In 2011, the Guatemalan Government approved the gold and silver mining concession for the El Tambor mine for the Exploraciones Mineras de Guatemala S.A. Company. The local population, because of fears that the mining would cause the same damage as in other zones of the country, began expressing their disagreement and concern, above all considering the pollution that mining activity would have on their water sources. The environmental impact assessment had already been approved by the Ministry of Energies and Mines, and the mining extraction license had already been granted, without having consulted in a free, well-informed prior manner with local residents, as prescribed by international standards on indigenous rights.
Environmental Impact Assessment joint evaluation
Beginning in June 2013, a series of meetings were held between representatives of the communities affected by the El Tambor mine, the President of the Republic, representatives of the Ministry of Energy and Mines, Environment and Natural Resources and the Ministry of Governance, to review and jointly evaluate the Environmental Impact Assessment, and therefore consider the mitigation measures adopted by the mining company.
Eruption of violence
Nevertheless, in these meetings, no agreement was reached. In 2014, the National Dialogue System hosted new meetings among the parties in conflict in order to reach an agreement. However, on 23th of May 2014 at dawn the company’s machinery came to the mine’s entrance and, along with the police, began removing the community demonstrators (PrensaLibre, 2014a). The situation became violent, with 23 demonstrators wounded and 15 police agents as well (PrensaLibre, 2014a.).
United Nations condemnation
The Office of the United Nations High Commissioner for Human Rights, which had sent its representatives to verify due compliance with the established protocols about the use of force in this type of situations, condemned the way the government used force for this activity: “The number of persons hurt reveals a failure to adequately apply protocols on the use of force in accordance with human rights”. The High Commissioner also called for resumption of the dialogue attempted in 2013 (Telediario, 2014). At this time residents remain present at the mine entrance and are demanding resumption of the dialogue and negotiation among companies, residents and the government (PrensaLibre, 2014b).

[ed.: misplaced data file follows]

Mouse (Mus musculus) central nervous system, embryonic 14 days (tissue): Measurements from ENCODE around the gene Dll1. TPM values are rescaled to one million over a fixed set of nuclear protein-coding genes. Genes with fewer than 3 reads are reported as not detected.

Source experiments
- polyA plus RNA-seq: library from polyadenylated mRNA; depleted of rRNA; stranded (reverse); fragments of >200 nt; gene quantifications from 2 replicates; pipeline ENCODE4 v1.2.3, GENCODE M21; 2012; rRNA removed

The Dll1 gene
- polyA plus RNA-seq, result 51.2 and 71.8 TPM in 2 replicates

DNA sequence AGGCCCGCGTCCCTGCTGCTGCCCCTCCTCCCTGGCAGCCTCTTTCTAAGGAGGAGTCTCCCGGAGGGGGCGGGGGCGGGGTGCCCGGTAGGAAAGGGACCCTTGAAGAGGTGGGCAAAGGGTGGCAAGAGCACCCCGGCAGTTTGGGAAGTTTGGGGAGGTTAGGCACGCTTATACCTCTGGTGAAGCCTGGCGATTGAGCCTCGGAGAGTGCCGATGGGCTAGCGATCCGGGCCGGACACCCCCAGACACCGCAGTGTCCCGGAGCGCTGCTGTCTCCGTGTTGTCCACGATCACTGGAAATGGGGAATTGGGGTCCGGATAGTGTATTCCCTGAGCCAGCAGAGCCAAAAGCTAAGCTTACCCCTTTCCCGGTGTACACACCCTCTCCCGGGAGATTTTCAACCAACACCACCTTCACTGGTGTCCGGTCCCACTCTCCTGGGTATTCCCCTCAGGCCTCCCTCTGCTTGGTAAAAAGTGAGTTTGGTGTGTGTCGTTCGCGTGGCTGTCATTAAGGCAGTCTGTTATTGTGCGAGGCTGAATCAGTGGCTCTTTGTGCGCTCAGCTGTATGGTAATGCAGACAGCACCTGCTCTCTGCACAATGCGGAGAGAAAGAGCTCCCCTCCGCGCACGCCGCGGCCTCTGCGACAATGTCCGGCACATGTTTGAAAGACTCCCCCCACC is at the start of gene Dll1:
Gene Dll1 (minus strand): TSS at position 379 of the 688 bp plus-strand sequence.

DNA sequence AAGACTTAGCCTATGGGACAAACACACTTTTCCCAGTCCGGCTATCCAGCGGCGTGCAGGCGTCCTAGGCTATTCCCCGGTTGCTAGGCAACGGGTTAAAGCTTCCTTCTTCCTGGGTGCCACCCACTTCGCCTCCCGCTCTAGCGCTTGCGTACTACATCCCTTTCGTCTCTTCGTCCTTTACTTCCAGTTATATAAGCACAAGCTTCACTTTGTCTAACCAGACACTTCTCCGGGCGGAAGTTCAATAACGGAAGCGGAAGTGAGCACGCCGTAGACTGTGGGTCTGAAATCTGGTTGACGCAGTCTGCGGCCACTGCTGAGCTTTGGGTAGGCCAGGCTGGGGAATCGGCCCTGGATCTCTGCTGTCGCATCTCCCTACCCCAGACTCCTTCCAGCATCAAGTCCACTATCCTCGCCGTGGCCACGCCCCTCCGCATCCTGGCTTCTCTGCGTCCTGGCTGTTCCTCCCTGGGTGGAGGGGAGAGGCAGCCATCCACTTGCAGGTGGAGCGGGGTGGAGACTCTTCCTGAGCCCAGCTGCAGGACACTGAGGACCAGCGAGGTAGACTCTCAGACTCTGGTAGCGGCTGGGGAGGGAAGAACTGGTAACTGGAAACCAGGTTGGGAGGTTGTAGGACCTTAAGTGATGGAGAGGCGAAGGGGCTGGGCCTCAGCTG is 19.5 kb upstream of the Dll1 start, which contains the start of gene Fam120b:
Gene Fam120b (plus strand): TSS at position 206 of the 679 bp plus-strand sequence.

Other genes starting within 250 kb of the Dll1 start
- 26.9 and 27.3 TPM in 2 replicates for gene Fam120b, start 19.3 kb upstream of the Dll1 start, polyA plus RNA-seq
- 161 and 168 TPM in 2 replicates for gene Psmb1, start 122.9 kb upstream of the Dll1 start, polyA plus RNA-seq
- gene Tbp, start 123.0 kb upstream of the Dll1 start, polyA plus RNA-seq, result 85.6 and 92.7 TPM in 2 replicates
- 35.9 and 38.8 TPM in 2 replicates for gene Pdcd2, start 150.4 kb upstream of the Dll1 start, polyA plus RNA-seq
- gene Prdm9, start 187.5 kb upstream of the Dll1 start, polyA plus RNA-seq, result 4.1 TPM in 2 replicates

In summary, the conflict resolution modes range from peaceful conflict resolution, to violent military repression against the opposition. The former include peaceful mobilisations by residents, to bring political pressure on decision-makers. Further, impartial agencies such as United Nations mechanisms facilitate dialogue and negotiation among the parties in conflict. And finally, the use of military force has been a factor exacerbating the conflict and hardening both parties’ positions, and continues to this day. The dynamics of the conflict depend at this time largely on the possibility of resuming the dialogue among the parties.
Resilience and Peace Building
A series of meetings were held between community representatives and government authorities to review the environmental impact assessment and jointly consider the mitigation measures to be adopted by the mining company. Subsequently, the National Dialogue System hosted new meetings among the parties in conflict in order to reach an agreement. Nevertheless, no agreement was reached and the use of military force has halted any dialogue.
Mediation & arbitration
The Office of the United Nations High Commissioner for Human Rights condemned the government’s use of force against demonstrators and called for a resumption of dialogue.
Social inclusion & empowerment
Prior consultation with local residents is required during the planning of mining projects as prescribed by international standards on indigenous rights. However, this requirement was not upheld.